I'm a little confused. Where is it coming from that diesels are more expensive to own/service? My friend has a Jetta diesel and he only has to change the oil every 10,000 miles. If he uses top shelf oil he can go 15,000 miles easy. He's had samples tested at Blackstone Labs which show that even his 15,000 sample could have been used for a lot longer. He doesn't have spark plugs to change. It also seems reasonable that since the engine works at much lower RPMs than a gas engine, wear and tear is much less.

I guess its also true that diesels tend to last three times longer than gasoline versions, but I guess the rest of the car better be up to snuff in order to last that long too.

So can you guys fill me in on what I'm missing?

Rafael Seidl

John C. -

you make good points. The discussion referred to spare parts without explicitly mentioning that. In particular, all components of the fuel pressurization and injection system are much more expensive than their gasoline counterparts. Fortunately, failures are rare - though Bosch has not cleared biodiesel in vehicles that incorporate its unit injectors, because of a small risk of accelerated wear and tear on the nozzles.


Iridium-tipped spark plugs (12$ each, I changed for them my both vehicles), for example factory-fitted to my friend’s 3-year-old Corolla, have useful life of 190 000 km. High tension wires last approximately the same, and there is no distributor in modern engines. Practically nothing to maintain. Diesel engine requires more frequent oil changes due to oil contamination by carbon particles then gasoline one. Oil filter is bigger for that same reason too. On modern gasoline cars there are no fuel filter. Air filter on diesel is bigger too.

Diesel engine is subject to way higher stress due to higher compression ratio and violent detonation (ignition delay, since the noise). Wear is higher on diesel too, especially due to presence of abrasive carbon particles in cylinders and lubricating oil. It is have to be built from better materials, with way more precise machining and heat treatment/coating to withstand this stresses, and this is the main reason of it higher cost and longer life.

Well maintained gasoline engine easily lasts for 500 000 km; well maintained diesel – to 1000 000 km. It is critically important to commercial vehicles, but not relevant to passenger cars.

As Rafael noticed, fuel system components are more expensive to repair/change, and in addition there is turbocharger, which is not cheap too.

John C.


But the Jetta diesel only requires oil changes every 10,000 miles, while the gas version requires it every 7000 miles or so. Why do you say the diesel needs to change the oil more often when you don't? Maybe this is just unique to VW? Please let me know as I keep getting conflicting information and viewpoints.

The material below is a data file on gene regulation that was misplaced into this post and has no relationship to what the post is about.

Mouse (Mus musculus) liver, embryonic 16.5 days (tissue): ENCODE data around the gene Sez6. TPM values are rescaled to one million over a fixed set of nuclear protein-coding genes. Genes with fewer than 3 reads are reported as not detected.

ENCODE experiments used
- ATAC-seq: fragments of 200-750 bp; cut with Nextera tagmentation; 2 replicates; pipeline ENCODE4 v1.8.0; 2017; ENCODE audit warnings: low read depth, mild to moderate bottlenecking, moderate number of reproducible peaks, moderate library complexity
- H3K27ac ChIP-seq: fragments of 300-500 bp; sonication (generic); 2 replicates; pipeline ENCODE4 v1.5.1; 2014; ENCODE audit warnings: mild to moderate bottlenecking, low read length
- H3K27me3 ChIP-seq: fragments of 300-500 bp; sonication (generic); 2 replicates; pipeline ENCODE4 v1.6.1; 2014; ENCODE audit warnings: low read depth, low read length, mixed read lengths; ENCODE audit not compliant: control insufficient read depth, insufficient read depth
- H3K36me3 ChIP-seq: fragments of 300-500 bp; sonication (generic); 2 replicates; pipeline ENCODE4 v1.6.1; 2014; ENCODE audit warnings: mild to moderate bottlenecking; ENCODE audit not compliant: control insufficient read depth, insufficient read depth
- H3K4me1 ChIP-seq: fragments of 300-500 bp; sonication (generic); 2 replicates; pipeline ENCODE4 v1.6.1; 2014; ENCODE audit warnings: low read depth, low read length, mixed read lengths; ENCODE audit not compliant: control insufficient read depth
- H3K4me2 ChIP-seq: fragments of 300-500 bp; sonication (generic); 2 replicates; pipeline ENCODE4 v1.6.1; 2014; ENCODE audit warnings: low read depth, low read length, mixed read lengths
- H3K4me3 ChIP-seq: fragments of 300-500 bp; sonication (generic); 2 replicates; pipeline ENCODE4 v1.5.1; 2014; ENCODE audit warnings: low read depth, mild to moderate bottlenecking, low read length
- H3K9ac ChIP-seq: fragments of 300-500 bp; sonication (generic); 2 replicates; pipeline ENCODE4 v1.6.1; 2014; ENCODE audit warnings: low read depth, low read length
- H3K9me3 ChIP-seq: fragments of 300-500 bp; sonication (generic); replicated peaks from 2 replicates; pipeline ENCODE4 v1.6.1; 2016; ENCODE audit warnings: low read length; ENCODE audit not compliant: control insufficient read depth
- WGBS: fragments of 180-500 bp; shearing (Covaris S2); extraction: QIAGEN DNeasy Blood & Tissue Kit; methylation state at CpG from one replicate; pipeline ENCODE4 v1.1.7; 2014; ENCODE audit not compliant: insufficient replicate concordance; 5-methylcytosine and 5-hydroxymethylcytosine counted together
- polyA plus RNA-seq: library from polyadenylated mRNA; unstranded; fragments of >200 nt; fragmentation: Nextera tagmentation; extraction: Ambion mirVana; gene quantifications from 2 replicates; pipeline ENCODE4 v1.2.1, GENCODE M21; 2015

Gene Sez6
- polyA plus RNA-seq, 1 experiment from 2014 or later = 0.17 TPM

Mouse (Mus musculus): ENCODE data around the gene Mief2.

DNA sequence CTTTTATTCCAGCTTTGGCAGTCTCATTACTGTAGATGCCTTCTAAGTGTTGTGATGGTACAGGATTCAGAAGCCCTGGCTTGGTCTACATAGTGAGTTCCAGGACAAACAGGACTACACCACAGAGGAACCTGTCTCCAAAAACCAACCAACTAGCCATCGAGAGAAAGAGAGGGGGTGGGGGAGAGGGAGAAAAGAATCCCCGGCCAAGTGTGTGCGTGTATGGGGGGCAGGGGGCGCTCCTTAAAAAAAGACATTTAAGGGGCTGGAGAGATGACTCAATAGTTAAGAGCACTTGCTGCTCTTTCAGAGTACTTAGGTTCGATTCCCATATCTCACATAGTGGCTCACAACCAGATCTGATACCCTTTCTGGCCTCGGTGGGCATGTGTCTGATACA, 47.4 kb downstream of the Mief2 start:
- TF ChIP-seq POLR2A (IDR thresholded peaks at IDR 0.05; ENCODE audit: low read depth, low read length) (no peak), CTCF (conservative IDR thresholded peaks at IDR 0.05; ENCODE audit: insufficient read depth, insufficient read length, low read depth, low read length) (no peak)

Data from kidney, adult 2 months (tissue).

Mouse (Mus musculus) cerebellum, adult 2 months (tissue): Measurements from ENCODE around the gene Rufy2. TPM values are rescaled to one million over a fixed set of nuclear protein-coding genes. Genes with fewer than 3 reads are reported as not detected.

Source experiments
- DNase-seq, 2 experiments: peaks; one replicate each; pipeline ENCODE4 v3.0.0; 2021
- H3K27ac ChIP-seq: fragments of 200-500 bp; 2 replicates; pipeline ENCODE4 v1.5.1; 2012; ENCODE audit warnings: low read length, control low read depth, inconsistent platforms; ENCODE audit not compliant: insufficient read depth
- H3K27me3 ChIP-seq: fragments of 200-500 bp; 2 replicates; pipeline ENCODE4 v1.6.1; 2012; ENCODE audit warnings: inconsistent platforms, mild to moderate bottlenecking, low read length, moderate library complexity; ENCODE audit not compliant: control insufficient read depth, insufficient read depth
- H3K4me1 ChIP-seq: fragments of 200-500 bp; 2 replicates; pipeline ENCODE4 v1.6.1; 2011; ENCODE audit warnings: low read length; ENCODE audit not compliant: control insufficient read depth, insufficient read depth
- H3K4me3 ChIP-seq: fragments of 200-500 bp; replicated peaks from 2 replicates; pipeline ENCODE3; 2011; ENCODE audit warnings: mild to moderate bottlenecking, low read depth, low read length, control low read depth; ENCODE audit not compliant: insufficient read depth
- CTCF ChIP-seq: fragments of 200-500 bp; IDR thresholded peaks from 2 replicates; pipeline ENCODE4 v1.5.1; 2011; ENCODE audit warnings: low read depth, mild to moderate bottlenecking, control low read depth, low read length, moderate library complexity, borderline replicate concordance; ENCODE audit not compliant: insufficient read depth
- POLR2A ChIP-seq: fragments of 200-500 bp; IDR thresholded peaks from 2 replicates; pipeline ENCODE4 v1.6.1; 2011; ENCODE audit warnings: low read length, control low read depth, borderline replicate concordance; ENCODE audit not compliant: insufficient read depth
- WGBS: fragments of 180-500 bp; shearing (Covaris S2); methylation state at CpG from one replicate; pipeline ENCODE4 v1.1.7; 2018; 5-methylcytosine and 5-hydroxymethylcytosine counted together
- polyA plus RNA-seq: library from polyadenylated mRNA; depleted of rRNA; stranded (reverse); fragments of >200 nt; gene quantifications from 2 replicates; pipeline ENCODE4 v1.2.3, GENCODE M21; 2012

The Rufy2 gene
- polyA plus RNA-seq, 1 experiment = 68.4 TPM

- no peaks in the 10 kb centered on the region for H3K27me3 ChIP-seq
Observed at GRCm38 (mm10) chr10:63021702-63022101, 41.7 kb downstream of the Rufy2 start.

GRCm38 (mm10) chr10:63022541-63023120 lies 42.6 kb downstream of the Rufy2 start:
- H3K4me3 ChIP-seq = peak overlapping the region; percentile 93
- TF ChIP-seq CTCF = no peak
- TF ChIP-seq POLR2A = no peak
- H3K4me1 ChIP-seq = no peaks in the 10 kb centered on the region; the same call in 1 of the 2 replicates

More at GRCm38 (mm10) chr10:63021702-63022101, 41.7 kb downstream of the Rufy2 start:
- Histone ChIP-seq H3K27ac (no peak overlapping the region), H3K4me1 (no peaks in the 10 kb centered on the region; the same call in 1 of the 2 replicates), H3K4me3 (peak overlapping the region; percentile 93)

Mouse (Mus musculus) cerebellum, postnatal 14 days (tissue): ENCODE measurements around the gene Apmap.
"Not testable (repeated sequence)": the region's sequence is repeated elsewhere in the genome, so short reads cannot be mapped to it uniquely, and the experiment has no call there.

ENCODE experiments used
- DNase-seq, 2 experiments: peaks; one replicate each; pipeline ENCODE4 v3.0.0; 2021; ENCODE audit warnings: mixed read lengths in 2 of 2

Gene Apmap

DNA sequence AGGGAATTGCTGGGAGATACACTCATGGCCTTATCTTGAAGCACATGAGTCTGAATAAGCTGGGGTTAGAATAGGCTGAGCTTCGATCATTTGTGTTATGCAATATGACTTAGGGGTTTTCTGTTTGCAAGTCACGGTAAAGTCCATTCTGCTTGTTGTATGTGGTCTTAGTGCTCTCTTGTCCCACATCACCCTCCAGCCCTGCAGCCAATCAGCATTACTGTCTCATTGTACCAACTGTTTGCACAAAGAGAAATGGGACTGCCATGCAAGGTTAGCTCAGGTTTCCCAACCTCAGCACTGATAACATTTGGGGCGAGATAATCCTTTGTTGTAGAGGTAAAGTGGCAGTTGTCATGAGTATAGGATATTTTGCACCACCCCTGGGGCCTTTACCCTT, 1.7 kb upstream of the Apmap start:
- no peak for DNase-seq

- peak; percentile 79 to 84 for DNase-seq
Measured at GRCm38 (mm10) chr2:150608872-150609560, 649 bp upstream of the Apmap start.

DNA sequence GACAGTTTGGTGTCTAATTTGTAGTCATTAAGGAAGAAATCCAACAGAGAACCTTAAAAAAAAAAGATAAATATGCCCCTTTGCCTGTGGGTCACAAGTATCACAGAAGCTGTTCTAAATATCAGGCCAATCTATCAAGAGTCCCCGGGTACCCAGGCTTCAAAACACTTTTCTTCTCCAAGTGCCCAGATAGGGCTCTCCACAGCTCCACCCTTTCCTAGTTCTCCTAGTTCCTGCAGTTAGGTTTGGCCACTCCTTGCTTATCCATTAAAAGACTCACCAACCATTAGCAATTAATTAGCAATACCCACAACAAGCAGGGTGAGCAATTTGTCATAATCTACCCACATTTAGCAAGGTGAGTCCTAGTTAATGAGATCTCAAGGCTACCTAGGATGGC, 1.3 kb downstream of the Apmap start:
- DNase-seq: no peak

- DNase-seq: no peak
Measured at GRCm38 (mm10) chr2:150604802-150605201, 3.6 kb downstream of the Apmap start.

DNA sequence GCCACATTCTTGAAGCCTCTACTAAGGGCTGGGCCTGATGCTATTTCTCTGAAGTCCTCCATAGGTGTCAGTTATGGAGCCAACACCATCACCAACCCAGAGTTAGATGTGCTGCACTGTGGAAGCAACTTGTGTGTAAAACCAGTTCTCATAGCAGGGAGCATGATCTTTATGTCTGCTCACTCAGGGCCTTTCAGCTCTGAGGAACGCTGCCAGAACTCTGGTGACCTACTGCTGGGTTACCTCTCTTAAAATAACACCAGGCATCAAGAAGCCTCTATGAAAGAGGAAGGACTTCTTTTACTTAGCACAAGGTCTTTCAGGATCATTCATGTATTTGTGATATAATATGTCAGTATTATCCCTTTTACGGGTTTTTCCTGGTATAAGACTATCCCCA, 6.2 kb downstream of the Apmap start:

I do know that my 2006 Sienna has a fuel filter. I'm pretty sure that all cars do. Please correct me if I'm wrong. I'll ask my friend how often he has to change his fuel filter.

Not sure about comparing the oil and air filter size. I looked online and they look very similar to the gas versions and carry the same price tag within a few cents. Are you saying that the air filter usually needs to be replaced more often in a diesel? I'll ask my friend what his schedule says.

I didn't realize the turbo thing or the possible costs of fuel system parts if they fail. I guess that after the usual 100,000 mile power train warranty runs out there could be some big expenses on the horizon. But can't that be said for any car of any type? Plenty of gasoline cars have turbos, and anything can go wrong after a lot of miles. But what about the basic longevity issue? I mean, if the gasoline engine will die in half the time of a diesel, isn't that the worst possible expense that can occur? So maybe the diesel will have some sub system issues after a long time, but you won't have to replace the entire engine and possibly the drive-train like you would with a gasoline car.

Again, this is just my current view based on what I've learned. Please fill me in on any gaps you find as I just want to learn all I can.


What I described is general maintenance considerations, applied to diesel vis gasoline engines. Differences between models and manufacturers vary widely. Filters are peanuts and are not really costly and important. Couple of things are:

Turbocharger is capricious and expensive item on both gasoline and diesel. Diesel engines just have them way more often, and modern diesels are universally turbocharged.

As I said, well maintained gas engine could last untouched for 300 000 miles. Diesel – 600 000 miles. For most drivers 300K is more then enough.

Gasoline engine is as easily overhauled as diesel, but because there are plenty of factory restored or simply low-mileage engines from scrap-yards, it is cheaper just to swap them.

Repair of fuel system (high pressure injectors and fuel pump) for diesel costs major bucks, and their failure/contamination in not that uncommon.